No street scene in Paris is complete without them now. The chunky brown bikes, shopping baskets on the front, are everywhere. It’s a reminder of the days when archetypal Frenchmen wore berets, carried strings of onions and rode bicycles.
We’d never worked out how to use them, but when we saw that everybody else was getting round on Velibs, we had to try them too. It was pas difficile, monsieur!
There are racks of Velib (‘velo liberte’) bikes at 300 metre intervals all over the central part of Paris. According to the website there are 20,000 Velibs and 1,800 bike stations.
If you have internet access in your pocket, the website will even tell you how many bikes are available at any given station at any given moment – the answer is always ‘beaucoup’.
By each rack is a ticket machine, with instructions in English as well as French.
You need a credit card to gain access.
The machine didn’t like my Visa card but cheerfully accepted my Aussie MasterCard/Maestro, taking a EUR150 deposit in case we liked our bikes enough to keep them. We were also charged EUR1.70 for a day’s use. A week’s use would have been EUR8 – excellent value in our opinion.
We entered the code on our tickets, and clicked out our bikes. They are very easy and comfortable to ride, even on the Parisian cobbles, with upright sitting position, step through frames and three gears. We never needed the lowest one. Much of Paris is flat.
Velib bikes are heavy, built for comfort not for speed, and not for carrying up and down stairs either.
The city is well served with cycle paths, often separated from cars, notably along the Seine, Rue de Rivoli and the Boulevard Saint Germain. All the nice spots, in other words.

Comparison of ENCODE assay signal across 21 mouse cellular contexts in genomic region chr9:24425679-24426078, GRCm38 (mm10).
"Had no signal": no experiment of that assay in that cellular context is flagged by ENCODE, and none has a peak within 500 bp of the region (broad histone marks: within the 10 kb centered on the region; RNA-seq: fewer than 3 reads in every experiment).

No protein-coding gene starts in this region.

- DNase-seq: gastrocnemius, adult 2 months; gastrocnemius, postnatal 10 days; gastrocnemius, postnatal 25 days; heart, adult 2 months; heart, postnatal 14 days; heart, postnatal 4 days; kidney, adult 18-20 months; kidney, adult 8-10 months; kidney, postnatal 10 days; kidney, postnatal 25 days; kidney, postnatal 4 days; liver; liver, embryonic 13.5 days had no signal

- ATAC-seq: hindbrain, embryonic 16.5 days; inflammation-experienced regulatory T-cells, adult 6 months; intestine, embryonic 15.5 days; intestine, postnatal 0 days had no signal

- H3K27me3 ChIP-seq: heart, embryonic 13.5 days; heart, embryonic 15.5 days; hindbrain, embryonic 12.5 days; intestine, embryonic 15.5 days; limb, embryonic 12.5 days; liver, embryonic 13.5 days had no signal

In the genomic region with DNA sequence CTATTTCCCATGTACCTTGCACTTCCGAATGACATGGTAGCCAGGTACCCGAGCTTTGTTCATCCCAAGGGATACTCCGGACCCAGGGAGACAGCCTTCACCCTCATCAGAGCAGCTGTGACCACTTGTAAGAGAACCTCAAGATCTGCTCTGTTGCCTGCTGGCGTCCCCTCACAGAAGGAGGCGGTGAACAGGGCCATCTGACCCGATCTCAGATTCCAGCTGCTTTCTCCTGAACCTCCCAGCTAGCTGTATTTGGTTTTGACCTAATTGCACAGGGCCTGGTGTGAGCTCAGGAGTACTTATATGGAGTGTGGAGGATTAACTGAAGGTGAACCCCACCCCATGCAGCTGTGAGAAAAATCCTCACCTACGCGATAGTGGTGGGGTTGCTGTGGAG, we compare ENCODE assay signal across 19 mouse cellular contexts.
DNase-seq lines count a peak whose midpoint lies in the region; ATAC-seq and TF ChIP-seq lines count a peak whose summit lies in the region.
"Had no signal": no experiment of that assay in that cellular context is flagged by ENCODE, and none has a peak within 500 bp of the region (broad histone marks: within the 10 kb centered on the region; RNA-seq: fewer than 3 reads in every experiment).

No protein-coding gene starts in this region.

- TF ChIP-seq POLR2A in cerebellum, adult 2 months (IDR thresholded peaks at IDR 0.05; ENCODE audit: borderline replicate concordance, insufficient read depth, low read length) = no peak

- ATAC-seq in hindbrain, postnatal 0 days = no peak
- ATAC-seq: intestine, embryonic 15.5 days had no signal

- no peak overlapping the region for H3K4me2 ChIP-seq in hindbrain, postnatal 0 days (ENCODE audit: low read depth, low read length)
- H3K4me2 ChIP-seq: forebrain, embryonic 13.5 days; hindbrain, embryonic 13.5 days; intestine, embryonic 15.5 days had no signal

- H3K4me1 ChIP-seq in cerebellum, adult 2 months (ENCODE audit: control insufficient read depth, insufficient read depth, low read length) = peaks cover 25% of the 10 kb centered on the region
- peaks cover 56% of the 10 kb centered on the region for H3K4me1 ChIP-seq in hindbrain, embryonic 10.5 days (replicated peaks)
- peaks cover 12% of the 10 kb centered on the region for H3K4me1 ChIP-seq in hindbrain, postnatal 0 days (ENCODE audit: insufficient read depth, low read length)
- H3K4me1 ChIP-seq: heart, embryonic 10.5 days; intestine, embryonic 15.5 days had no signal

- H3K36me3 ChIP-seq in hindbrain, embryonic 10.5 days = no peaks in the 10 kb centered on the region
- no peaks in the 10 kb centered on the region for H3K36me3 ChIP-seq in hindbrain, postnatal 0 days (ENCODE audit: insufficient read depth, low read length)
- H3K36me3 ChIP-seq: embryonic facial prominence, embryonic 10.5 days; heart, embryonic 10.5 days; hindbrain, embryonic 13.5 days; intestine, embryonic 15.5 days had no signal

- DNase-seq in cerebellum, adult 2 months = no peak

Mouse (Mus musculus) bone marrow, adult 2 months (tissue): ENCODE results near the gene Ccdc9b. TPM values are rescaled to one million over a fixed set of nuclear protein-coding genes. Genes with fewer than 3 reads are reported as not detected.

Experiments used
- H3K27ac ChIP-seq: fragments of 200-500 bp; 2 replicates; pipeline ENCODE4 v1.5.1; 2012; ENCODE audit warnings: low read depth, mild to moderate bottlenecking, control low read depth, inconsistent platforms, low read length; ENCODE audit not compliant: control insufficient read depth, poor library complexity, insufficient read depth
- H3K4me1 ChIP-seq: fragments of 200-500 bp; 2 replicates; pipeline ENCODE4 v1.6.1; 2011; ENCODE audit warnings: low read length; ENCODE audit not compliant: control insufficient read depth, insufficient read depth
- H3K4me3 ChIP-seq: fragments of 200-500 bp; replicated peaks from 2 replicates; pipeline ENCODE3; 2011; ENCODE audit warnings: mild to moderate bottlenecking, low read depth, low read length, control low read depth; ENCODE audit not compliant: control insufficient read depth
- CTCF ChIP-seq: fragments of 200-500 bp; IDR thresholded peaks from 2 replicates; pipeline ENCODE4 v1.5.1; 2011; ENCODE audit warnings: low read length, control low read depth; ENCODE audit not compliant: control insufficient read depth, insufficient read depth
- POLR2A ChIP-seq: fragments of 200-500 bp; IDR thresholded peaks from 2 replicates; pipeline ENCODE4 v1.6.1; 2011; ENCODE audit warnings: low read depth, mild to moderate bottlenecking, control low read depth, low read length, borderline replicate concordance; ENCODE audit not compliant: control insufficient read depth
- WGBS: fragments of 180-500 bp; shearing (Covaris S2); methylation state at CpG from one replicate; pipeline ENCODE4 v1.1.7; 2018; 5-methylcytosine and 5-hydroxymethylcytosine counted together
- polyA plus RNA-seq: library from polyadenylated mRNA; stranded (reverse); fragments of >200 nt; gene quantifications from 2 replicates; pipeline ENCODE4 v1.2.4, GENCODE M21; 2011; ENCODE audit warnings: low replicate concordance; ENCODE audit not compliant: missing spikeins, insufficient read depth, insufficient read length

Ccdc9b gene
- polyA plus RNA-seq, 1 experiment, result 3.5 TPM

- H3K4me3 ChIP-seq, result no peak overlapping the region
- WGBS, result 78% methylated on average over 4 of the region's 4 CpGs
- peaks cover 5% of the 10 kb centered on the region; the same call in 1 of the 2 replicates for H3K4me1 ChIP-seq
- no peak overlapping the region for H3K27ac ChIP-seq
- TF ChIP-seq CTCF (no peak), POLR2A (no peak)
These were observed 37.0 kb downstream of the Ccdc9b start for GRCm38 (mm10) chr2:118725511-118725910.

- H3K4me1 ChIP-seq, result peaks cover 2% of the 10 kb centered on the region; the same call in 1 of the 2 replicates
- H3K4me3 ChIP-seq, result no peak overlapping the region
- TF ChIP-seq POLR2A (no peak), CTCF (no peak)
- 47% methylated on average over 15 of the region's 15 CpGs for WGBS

We set off. If we reached another bike station and clicked our bikes back in within a half hour, there would be no further charge. We could pause two minutes, re-enter our codes, then click the same bikes out again.
If we preferred not to do this (and it is a bit of a bore), we be charged EUR1 for the following half hour.
If you’re reading this, Velib organising people, an hour between click-ins would have given us tourists a little more freedom, since we were unfamiliar with the locations of the bike stations. There were always more bikes in any given rack than there were empty spaces, so overuse is not yet a problem. Anything to keep encouraging visitors to Velib would be a plus.
The riding was easy. There are enough cyclists in Paris now for motorists to know they have to look out for them. In the centre of town at least, traffic generally moved slowly.
Cyclists are also allowed to use most bus lanes, though we once found ourselves in a spot of bother, trapped in a bus lane with taxis whizzing past before we noticed the ‘no cycling’ sign.
This was a minor and short-lived difficulty. It was most encouraging to see the bikes being used by short distance commuters as well as by many tourists like us. At the end of the working day we watched a steady stream of them passing as Parisians headed for home or the train stations.
Bike helmets are not compulsory in France. Though some Velib riders were wearing them, most were not.
I’m sure there are sometimes accidents, and it’s quite likely that some cause serious head or facial injuries which a helmet may have helped prevent.
BUT…the lack of mandatory helmet laws encourages short term, low speed riding on these Velib bikes, and the benefits to public health, traffic congestion, air pollution and people having fun far outweigh the risks.